This is going to sound like a sponsored review but it’s totally not.
Now that my baby girl is just a few days away from turning 3 months old, I’d like to share what I think might have a lot to do with why I have such an awesome baby.
She seriously *NEVER* cries. And when she does it rarely lasts more than about 2 minutes. I’m not 100% sure whether it’s nature or nurture that should be receiving the credit, but the techniques I’m about to share have worked for me about 98% of the time for when she does get fussy.
They come from a book called Happiest Baby on the Block by Dr. Harvey Karp. I think most mamas have probably heard of it by now, but I was totally unaware of it when my friend passed it along to me while I was pregnant. She swore by it, and now I do too.
Since I have a little background in Evolutionary Biology, I immediately loved the theory behind the techniques. Very basically- because humans evolved to have such large brains, our mothers had to birth us before our brains were significantly developed or our heads would be too big and we’d get stuck. That’s why newborn babies are so helpless compared to most other animals who can walk and what not as soon as they’re born. Because of that, newborns need another three months before they are really “babies.” During that time, they’re in what’s called “the fourth trimester.” To keep a newborn comfortable and content, it’s best to sort of recreate the womb for them.
The book goes into a lot more detail that I will, of course, but the technique the book teaches is how to soothe a crying baby. It’s done through “the 5 S’s”- 1) Swaddling, 2) Side/Stomach, 3) Shh-ing, 4) Swinging, 5) Sucking.
1) Swaddling– This is often all Eva really needs when she’s fussy. She loved it from the moment she was born. The book says that not all babies do (or at least they don’t seem like they do), but usually it is because the person doing the swaddling is doing it wrong (I’m not the expert here… just passing along what I read). I’ll admit, I can’t blanket swaddle. When I do blanket swaddles, she just kicks and flails and wriggles herself out of it and gets even more worked up. That’s why we invested in some swaddles from Target that have velcro on them and are super easy to do right.
2) Side/Stomach- The theory behind this one is that when babies are on their backs they often get the “moro” reflex and feel like they are falling backwards which startles them and makes them fuss. To calm a crying baby, you’re supposed to hold them on their sides or on their stomachs. We’ve done this a couple of times with Eva but she never really needed this “S.”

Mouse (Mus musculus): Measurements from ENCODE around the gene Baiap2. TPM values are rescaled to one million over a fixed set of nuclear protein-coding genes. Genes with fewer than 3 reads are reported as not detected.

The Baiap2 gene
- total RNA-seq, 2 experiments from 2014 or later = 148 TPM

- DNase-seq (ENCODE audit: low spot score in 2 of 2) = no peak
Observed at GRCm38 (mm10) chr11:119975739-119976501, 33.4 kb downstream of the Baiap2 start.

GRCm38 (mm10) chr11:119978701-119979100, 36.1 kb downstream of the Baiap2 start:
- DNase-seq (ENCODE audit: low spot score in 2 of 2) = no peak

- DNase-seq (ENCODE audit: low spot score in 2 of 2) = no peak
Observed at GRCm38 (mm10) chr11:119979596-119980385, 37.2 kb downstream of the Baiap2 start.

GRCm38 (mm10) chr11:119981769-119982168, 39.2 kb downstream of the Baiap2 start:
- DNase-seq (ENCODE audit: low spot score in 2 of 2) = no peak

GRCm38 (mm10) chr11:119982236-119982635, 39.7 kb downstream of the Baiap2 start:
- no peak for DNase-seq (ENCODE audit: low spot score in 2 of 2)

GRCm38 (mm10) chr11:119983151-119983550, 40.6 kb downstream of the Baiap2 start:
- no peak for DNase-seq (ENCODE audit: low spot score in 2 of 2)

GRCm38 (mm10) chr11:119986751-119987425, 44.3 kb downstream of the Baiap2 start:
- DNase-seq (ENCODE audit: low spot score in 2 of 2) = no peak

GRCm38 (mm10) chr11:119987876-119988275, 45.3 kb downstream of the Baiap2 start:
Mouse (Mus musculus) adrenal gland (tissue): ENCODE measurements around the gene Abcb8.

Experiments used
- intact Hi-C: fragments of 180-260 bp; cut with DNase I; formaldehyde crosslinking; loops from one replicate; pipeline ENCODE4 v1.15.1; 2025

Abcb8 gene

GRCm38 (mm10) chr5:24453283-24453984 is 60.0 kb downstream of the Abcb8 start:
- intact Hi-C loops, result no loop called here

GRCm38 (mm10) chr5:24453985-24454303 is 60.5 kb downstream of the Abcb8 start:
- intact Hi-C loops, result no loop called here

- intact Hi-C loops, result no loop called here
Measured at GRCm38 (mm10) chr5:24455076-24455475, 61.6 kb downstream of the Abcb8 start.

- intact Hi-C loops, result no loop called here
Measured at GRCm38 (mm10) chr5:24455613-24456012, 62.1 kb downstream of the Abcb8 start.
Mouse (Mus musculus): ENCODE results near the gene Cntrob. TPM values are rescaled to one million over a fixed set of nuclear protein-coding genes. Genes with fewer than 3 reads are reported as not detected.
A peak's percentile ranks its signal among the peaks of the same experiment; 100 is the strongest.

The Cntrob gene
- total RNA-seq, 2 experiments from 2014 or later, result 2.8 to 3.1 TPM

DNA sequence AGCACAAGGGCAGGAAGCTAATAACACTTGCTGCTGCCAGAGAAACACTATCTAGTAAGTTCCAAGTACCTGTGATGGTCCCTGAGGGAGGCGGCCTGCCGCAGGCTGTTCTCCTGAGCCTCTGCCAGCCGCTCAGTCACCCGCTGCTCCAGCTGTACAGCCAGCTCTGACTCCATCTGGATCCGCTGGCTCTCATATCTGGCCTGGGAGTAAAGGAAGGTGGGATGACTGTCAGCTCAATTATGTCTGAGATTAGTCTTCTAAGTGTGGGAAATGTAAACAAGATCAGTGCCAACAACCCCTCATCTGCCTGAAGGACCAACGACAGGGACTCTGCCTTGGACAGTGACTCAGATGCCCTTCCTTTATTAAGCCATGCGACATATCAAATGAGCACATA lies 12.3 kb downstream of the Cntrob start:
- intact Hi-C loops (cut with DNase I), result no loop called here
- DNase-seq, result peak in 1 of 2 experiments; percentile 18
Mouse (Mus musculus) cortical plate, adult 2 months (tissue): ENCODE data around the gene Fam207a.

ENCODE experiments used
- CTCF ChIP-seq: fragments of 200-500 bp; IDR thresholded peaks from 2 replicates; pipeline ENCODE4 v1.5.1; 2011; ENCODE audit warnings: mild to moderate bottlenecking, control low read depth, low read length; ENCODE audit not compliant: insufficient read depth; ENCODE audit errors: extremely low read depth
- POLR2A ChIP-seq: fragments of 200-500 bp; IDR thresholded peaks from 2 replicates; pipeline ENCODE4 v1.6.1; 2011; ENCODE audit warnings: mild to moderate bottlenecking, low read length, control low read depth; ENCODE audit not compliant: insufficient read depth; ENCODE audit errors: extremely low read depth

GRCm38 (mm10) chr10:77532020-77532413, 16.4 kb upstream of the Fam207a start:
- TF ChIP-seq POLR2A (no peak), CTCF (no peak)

3) Shh-ing– I learned from the book that the universal “shh” that people have been calming crying babies with for centuries actually works because it mimics the sound of fluids moving in the womb. “No duh,” I thought when I read it but really I had never thought of that before. Eva definitely likes white noise, but I’m not a very good shh-er. It makes my mouth all dry and I get tired and give up too easily. Instead, we have one of those tornado fans that usually does the trick. I also installed an app on my phone that makes white noise (heartbeats, rain, etc.)
4) Swinging- The faster, the better, according to Dr. Karp. Not shaking-baby-syndrome fast, of course, but faster than you would think. This is another one that Eva doesn’t really need but definitely helps when she goes on the occasional rage.
5) Sucking– Before reading this book I was intent on never giving Eva a pacifier.
I guess there’s a lot of stigma behind them and a lot of people make it seem as if it’s a sign of weak parenting. The book convinced me to just let her suck. She’s not going to be one of those 4 year olds with a chupie in her mouth because I’ll cut her off when she needs to be cut off, just like with everything else. But being able to suck does a lot for the mental well-being of newborns by triggering their natural calming reflex. It also prevents against SIDS. The book convinced me that there’s nothing wrong with it so I went for it. I’m glad I did. Eva is not addicted to her chupie like I was worried she’d be. She played this game with me for about a week a while back but has been fine ever since. She spends most of her day without it and pretty much just needs it after she’s eaten and needs a nap.
Anyway, maybe it’s all common sense stuff wrapped up in a well-marketed book, but it worked for me and I’m not sure whether or not those were things I would have tried had I not read the book. There’s a lot more in there than just the five S’s though so I’d read it if you can. I’m pretty sure there is probably a bunch of information on it you can find online and maybe a video too. Google it or You-Tube it or something. I’d send out my copy but I already passed it along to another pregnant friend of mine.